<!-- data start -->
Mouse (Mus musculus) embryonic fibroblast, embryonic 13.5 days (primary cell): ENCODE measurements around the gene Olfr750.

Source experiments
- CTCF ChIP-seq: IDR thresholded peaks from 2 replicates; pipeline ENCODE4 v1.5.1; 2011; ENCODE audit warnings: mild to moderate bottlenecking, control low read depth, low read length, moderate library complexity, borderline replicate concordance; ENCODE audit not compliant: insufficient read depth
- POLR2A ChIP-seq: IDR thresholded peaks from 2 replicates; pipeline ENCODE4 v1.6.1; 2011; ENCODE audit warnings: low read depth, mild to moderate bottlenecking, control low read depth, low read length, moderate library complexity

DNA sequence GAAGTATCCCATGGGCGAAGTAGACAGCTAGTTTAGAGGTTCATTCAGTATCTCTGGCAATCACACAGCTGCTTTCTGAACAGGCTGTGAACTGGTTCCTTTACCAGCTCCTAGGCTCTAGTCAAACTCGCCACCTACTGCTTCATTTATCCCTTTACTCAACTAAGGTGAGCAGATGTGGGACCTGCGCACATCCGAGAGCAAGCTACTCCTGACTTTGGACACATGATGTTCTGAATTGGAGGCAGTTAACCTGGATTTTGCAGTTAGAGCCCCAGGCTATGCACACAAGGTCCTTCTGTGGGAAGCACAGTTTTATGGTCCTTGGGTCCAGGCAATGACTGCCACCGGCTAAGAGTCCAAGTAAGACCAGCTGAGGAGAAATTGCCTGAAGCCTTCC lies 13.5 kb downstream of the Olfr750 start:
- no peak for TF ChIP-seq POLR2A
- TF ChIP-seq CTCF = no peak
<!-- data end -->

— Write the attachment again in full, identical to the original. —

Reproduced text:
Mouse (Mus musculus) embryonic fibroblast, embryonic 13.5 days (primary cell): ENCODE measurements around the gene Olfr750.

Source experiments
- CTCF ChIP-seq: IDR thresholded peaks from 2 replicates; pipeline ENCODE4 v1.5.1; 2011; ENCODE audit warnings: mild to moderate bottlenecking, control low read depth, low read length, moderate library complexity, borderline replicate concordance; ENCODE audit not compliant: insufficient read depth
- POLR2A ChIP-seq: IDR thresholded peaks from 2 replicates; pipeline ENCODE4 v1.6.1; 2011; ENCODE audit warnings: low read depth, mild to moderate bottlenecking, control low read depth, low read length, moderate library complexity

DNA sequence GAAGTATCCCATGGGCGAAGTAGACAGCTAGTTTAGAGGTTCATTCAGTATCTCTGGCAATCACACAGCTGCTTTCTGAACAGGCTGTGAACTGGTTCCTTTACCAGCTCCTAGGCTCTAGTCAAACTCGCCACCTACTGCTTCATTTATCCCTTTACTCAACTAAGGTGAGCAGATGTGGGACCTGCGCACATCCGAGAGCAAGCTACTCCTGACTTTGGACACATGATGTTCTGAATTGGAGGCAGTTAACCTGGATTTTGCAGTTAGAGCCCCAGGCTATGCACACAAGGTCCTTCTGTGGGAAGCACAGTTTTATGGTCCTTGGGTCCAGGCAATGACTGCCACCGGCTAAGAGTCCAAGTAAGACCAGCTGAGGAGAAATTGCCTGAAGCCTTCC lies 13.5 kb downstream of the Olfr750 start:
- no peak for TF ChIP-seq POLR2A
- TF ChIP-seq CTCF = no peak